Costco Hearing Aids

Reviews, prices, pros & cons

In the hearing aid industry, there may not be another 3 words as polarizing as "Costco hearing aids."

If you’re considering buying hearing aids from Costco we strongly recommend reading this post.

Before you take the advice of either a happy Costco hearing aid wearer, or of an independent hearing care provider competing with Costco, review the facts for yourself.

We’ll lay out the pros and cons of buying Costco hearing aids, review some of their models and prices, and reveal why Costco has become such a polarizing topic in the hearing aid industry.

Wait...Costco sells hearing aids?

Yes!

Costco has been selling hearing aids for over 25 years and along with the VA, is one of the largest buyers of hearing aids in the United States.

Costco’s growth in the hearing aid industry has been tremendous. It is estimated that Costco now makes up about 12% of the total US market.

Although some people might find it odd that Costco sells hearing aids- it’s not. Retail-based healthcare has grown as consumers look for less expensive, more convenient alternatives to traditional medical settings.

In addition to its hearing aid department, Costco has an optical center and a pharmacy. The pharmacy offers low-cost immunizations as well as screenings for heart disease, diabetes, and osteoporosis.

Are costco hearing aids good?

Absolutely!

Costco has high standards for any products they retail, and hearing aids are no different.

Costco sells name-brand, quality hearing aids. Just because are less than most places doesn’t mean they are inferior products.

Costco hearing aids are sourced from several well-known manufacturers, as shown below.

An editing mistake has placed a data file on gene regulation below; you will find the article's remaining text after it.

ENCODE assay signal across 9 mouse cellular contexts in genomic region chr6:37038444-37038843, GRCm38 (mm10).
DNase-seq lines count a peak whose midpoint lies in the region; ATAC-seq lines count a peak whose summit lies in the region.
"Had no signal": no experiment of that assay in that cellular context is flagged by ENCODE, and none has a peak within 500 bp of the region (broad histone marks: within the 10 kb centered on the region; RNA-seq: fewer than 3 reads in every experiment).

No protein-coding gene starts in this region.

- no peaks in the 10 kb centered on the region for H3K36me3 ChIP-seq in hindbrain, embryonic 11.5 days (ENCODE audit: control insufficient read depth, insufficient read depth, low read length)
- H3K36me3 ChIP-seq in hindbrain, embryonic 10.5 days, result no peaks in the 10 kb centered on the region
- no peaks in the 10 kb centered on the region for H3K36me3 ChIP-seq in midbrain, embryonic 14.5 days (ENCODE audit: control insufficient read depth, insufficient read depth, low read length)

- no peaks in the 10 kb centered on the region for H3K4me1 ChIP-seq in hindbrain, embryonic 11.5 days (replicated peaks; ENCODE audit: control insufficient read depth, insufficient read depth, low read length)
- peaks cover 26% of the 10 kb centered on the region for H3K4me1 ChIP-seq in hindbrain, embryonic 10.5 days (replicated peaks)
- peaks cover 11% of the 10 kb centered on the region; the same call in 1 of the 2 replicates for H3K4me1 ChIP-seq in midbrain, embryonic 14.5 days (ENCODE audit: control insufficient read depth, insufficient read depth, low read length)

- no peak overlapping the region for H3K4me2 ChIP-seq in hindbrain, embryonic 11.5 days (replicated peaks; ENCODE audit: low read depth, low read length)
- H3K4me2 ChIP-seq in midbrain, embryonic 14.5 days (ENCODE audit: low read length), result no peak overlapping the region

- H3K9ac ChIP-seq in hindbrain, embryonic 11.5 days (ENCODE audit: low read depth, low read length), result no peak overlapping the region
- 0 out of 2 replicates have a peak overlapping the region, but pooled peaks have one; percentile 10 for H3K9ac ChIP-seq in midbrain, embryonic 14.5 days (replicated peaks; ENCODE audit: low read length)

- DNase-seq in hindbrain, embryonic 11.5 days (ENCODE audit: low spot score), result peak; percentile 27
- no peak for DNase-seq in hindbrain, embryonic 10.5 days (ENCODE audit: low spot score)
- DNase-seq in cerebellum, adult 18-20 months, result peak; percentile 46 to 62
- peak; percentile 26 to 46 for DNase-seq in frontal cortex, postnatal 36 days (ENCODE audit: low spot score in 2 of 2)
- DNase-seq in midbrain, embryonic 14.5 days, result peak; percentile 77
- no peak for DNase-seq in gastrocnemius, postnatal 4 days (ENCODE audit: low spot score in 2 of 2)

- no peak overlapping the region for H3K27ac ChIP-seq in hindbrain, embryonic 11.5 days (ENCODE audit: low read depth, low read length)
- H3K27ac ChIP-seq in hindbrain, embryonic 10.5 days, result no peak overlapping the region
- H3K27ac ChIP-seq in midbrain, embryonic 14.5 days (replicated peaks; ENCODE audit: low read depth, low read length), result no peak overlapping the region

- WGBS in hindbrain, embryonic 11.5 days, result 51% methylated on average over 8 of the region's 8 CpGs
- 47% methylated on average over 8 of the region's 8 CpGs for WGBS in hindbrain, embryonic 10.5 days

What hearing aid brands does Costco sell?

As of December 2022, Costco offers the following hearing aid brands:

  • Jabra
  • Rexton
  • Philips
  • Kirkland Signature

Jabra is a sister brand of GN ReSound, which is a highly respected manufacturer in the industry.

Rexton is a brand manufactured by WS Audiology, a company that also produces the major brand names Widex and Signia.

Philips is a brand manufactured by Demant, which also manufacturers Oticon hearing aids- one of the oldest and most respected brands in the industry.

Kirkland Signature is Costco’s private labeled hearing aid brand and their best-selling hearing aid brand. You have probably encountered private-labeled products elsewhere at Costco, such as the Kirkland Signature paper towels. Because the Kirkland Signature model sells so well, hearing aid manufacturers compete aggressively to win the contract to offer their devices under the Kirkland Signature name.

Jabra and Rexton are rarely (but sometimes) found in neighborhood dispensing clinics, whereas Kirkland Signature and Philips are found only in Costco.

Costco hearing aid prices

The most compelling reason to buy hearing aids from Costco is their low prices.

The low prices stem from less reliance on advertising, a reduced variety of products, smaller product mark-ups, and lower overhead costs. Costco also gains revenue through the sale of yearly memberships.

As of November 2020, Costco hearing aid prices are as follows:

* custom earmolds, if needed for RIC or BTE styles, cost extra.

Costco hearing aid reviews

As is usually the case for a retailer- how they are reviewed depends in large part on the individuals staffing the location.

We know Costco hearing aids are good. What is up for debate, and reflected in the reviews found on Costco online, is how good the staff is at each individual Costco hearing center.

Consumer Affairs raters averaged 3 out of 5 stars for Costco (as of November, 2020). They praise the low prices and thorough hearing testing protocols. However, many reviewers note that the quality of the fitting and service can vary dramatically between Costco locations.

Consumer Reports ranked Costco highly (as of January, 2019) for value in their review of hearing aids. However, note as well that in their survey, many consumers want features such as tinnitus management that would not be available at Costco.

Retirement Living readers gave Costco 4.25 out of 5 stars (as of May 2020) for value and quality. They praise the free clean and checks of hearing aids. However, they note that the stores carry a limited selection of hearing aid models.